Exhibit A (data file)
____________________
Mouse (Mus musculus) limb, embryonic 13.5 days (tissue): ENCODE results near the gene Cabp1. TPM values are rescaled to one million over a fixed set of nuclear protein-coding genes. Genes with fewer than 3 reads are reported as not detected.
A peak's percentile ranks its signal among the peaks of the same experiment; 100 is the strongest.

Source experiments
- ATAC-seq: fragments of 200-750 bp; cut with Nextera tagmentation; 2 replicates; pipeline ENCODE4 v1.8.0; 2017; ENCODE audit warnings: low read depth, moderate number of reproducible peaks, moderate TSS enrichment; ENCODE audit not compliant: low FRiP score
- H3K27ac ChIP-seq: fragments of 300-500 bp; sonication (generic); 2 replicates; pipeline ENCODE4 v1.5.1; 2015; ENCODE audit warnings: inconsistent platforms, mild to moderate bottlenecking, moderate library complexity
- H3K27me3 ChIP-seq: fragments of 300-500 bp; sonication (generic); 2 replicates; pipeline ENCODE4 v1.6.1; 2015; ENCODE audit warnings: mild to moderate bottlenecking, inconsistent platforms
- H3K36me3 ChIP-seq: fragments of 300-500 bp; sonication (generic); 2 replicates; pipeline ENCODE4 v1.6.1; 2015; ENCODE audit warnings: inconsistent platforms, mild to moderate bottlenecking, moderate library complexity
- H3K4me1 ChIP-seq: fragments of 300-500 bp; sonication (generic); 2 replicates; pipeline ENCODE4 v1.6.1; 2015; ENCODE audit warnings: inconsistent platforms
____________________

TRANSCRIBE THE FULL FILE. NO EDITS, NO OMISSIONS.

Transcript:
Mouse (Mus musculus) limb, embryonic 13.5 days (tissue): ENCODE results near the gene Cabp1. TPM values are rescaled to one million over a fixed set of nuclear protein-coding genes. Genes with fewer than 3 reads are reported as not detected.
A peak's percentile ranks its signal among the peaks of the same experiment; 100 is the strongest.

Source experiments
- ATAC-seq: fragments of 200-750 bp; cut with Nextera tagmentation; 2 replicates; pipeline ENCODE4 v1.8.0; 2017; ENCODE audit warnings: low read depth, moderate number of reproducible peaks, moderate TSS enrichment; ENCODE audit not compliant: low FRiP score
- H3K27ac ChIP-seq: fragments of 300-500 bp; sonication (generic); 2 replicates; pipeline ENCODE4 v1.5.1; 2015; ENCODE audit warnings: inconsistent platforms, mild to moderate bottlenecking, moderate library complexity
- H3K27me3 ChIP-seq: fragments of 300-500 bp; sonication (generic); 2 replicates; pipeline ENCODE4 v1.6.1; 2015; ENCODE audit warnings: mild to moderate bottlenecking, inconsistent platforms
- H3K36me3 ChIP-seq: fragments of 300-500 bp; sonication (generic); 2 replicates; pipeline ENCODE4 v1.6.1; 2015; ENCODE audit warnings: inconsistent platforms, mild to moderate bottlenecking, moderate library complexity
- H3K4me1 ChIP-seq: fragments of 300-500 bp; sonication (generic); 2 replicates; pipeline ENCODE4 v1.6.1; 2015; ENCODE audit warnings: inconsistent platforms